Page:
‘Parliamentary sovereignty is a constitutional relic. It has been rendered obsolete, in particular, by the supremacy of EU law and the UK’s statutory recognition of human rights. We should no longer talk about this irrelevant doctrine.’
Critically discuss this statement.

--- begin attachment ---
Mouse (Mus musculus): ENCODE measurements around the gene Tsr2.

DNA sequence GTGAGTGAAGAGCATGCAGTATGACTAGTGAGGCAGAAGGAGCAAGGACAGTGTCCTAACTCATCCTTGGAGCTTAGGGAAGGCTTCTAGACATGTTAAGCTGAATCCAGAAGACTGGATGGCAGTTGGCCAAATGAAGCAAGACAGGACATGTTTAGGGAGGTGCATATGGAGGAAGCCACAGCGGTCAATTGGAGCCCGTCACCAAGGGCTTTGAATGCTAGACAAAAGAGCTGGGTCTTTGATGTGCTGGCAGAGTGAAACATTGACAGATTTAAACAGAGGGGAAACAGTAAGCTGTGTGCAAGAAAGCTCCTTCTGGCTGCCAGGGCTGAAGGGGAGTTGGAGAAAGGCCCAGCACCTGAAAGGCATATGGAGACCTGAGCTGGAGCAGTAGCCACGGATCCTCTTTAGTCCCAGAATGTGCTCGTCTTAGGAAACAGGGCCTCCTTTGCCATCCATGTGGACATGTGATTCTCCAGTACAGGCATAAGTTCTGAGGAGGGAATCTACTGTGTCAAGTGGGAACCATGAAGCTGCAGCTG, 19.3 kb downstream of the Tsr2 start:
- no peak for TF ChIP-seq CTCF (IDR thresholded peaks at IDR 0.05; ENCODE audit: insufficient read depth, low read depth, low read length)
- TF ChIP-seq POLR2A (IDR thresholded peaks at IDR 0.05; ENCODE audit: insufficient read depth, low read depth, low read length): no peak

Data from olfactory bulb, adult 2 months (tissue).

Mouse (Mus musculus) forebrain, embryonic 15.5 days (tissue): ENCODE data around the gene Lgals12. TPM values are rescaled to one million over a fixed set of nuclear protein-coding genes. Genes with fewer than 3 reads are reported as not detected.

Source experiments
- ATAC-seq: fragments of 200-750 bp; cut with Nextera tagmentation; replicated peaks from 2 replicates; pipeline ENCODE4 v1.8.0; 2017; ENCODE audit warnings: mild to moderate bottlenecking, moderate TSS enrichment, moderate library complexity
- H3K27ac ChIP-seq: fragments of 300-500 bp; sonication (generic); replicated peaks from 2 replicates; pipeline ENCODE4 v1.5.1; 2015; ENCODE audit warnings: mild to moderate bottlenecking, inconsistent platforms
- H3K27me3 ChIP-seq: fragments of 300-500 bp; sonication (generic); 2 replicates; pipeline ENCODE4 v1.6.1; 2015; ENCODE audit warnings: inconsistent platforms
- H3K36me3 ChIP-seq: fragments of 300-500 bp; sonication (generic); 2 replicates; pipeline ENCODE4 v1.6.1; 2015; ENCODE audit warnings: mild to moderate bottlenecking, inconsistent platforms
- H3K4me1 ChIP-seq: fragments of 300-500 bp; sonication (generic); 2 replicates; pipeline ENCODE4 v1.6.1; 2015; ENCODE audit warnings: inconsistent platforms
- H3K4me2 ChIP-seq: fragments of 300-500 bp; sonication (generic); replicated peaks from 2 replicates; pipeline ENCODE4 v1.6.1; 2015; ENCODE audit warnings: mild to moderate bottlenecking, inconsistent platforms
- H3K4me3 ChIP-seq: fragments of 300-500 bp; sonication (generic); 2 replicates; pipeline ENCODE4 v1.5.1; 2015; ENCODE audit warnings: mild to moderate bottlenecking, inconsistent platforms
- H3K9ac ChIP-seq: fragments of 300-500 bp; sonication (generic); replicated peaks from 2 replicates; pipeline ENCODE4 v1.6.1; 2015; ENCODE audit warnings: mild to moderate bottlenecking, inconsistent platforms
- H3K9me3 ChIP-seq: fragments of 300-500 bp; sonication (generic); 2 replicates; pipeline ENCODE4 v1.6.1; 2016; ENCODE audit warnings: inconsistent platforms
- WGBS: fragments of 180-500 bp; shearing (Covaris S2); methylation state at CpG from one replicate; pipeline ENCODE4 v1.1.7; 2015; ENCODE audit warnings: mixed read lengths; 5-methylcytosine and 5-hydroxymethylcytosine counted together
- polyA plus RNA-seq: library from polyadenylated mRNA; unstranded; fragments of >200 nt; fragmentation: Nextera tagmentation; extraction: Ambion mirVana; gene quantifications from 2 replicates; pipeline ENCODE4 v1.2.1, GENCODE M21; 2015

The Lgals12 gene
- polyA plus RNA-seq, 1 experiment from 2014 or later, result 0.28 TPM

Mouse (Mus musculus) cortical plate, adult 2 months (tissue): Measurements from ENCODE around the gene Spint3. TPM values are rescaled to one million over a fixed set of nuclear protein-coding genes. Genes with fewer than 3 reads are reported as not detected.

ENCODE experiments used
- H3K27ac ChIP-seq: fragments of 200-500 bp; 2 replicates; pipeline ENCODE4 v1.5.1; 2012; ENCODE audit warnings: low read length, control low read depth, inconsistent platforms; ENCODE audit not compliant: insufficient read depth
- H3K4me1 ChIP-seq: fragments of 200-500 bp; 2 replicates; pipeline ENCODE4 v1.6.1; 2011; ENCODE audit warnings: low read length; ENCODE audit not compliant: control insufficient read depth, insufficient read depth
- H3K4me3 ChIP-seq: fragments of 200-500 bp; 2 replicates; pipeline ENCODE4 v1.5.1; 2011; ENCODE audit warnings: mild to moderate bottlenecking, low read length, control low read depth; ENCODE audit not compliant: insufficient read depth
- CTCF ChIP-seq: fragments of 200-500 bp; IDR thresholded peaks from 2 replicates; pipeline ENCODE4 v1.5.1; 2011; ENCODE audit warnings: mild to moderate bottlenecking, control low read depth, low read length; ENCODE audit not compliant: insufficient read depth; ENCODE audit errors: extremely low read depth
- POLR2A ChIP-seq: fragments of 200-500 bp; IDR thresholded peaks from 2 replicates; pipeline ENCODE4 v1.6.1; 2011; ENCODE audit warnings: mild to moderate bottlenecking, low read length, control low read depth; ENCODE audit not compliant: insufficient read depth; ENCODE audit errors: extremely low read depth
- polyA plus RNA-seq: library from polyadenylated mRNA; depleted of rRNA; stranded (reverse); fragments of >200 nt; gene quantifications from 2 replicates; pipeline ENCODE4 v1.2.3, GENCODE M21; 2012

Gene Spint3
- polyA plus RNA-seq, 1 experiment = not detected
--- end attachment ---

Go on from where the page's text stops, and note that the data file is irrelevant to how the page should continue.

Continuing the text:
A.V Dicey gives an introduction to the doctrine of Parliamentary sovereignty as, “the principle of Parliamentary sovereignty means neither more nor less than this, namely, that Parliament thus defined has, under the English constitution, the right to make or unmake any law whatever; and, further, that no person or body is recognised by the law of England as having the right to override or set aside the legislation of Parliament’. However, there are many discussions as to whether the UK joining with the European Union and adherence to the Human Rights Act 1998 renders sovereignty irrelevant. It will be argued that although following these rules may appear to be contradictory to sovereignty, co-operation is entirely voluntary, necessary, and there are many examples as to why sovereignty is not irrelevant, nor archaic. Firstly, Parliamentary sovereignty is not a constitutional relic. It may seem to be the, as part of the UK constitution continues to rely on extremely early Acts such as The Magna Carta or the Bill of Rights Act , however, these statutes continue to remain as they set out important constitutional principles. Even since 1215, it has been recognised that it is important to limit the power of the monarch, and transfer powers to parliament, in interest of balance, and the separation of powers. Up until present day, supporting Dicey’s summary above, UK courts cannot strike down an Act of Parliament, this is unlike many Supreme Courts in other countries, for example the USA, who are bound to reject legislation which contradicts the written constitutional rights. For example in the case of Mortensen v. Peters , it notes that in the event of a contradiction between international...
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